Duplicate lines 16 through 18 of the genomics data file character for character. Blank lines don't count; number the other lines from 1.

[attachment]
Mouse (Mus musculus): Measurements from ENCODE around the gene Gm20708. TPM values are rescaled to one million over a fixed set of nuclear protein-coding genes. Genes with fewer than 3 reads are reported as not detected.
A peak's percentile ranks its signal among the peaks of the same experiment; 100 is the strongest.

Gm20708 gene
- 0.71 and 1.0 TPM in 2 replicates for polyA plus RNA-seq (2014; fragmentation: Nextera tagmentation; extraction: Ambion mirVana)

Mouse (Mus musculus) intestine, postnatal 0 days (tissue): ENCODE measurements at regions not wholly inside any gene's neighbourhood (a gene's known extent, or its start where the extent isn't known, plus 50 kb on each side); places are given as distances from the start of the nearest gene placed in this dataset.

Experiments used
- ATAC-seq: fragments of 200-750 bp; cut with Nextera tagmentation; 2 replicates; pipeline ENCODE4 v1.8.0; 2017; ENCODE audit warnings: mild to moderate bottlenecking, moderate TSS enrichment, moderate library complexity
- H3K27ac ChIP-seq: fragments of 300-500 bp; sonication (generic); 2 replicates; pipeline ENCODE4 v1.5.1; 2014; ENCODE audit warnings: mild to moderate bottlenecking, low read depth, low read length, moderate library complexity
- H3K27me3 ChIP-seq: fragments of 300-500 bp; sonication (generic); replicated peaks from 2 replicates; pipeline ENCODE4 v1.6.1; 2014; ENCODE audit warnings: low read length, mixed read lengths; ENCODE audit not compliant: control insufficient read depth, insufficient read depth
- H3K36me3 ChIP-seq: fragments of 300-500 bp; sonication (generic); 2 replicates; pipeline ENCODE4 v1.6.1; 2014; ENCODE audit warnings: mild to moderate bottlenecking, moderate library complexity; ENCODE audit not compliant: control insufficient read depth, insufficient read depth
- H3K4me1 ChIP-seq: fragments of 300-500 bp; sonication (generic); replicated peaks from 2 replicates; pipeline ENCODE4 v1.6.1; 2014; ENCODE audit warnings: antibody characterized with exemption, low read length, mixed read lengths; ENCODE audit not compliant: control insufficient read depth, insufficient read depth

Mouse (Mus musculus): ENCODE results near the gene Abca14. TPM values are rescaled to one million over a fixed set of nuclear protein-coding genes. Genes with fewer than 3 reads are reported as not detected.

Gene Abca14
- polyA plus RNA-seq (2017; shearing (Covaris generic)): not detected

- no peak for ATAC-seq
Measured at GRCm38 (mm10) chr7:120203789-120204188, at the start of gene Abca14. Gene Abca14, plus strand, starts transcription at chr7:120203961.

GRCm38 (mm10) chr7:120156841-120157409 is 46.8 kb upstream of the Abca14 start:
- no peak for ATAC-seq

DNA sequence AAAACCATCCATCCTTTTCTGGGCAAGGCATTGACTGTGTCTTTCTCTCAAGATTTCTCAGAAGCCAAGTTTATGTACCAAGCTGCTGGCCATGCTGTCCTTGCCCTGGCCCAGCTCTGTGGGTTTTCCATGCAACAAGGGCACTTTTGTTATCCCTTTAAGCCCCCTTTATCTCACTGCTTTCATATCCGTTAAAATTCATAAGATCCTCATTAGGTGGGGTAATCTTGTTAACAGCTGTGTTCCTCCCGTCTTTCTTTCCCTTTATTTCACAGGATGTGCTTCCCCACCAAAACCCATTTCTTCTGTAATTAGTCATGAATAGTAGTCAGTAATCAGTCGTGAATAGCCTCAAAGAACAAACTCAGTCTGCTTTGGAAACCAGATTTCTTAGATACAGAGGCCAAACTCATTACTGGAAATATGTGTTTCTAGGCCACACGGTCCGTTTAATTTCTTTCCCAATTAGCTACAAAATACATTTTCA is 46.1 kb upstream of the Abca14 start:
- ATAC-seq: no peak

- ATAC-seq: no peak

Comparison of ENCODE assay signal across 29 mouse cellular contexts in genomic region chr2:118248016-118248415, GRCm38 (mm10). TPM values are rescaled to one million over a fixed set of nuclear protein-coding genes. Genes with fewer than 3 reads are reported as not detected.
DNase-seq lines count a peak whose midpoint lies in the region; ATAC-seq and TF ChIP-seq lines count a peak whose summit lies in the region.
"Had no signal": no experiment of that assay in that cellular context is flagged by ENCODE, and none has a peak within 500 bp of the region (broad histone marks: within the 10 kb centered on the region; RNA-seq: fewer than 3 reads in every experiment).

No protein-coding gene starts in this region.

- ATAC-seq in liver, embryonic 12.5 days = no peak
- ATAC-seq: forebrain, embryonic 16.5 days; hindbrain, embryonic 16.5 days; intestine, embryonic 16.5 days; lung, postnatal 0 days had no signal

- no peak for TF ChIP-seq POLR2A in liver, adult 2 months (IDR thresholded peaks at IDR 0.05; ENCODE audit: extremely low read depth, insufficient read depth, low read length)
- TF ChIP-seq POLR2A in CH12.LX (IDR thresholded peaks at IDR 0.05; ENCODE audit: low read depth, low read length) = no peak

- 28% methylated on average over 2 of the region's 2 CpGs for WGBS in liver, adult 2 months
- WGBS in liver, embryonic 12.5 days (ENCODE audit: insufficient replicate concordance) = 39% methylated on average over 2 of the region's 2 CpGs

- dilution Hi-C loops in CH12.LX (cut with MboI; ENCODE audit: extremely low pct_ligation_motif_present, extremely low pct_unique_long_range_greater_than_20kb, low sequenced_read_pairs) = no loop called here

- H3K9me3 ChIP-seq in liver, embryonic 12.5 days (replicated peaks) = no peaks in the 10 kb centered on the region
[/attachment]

Measured at GRCm38 (mm10) chr7:120203789-120204188, at the start of gene Abca14. Gene Abca14, plus strand, starts transcription at chr7:120203961.

GRCm38 (mm10) chr7:120156841-120157409 is 46.8 kb upstream of the Abca14 start:
- no peak for ATAC-seq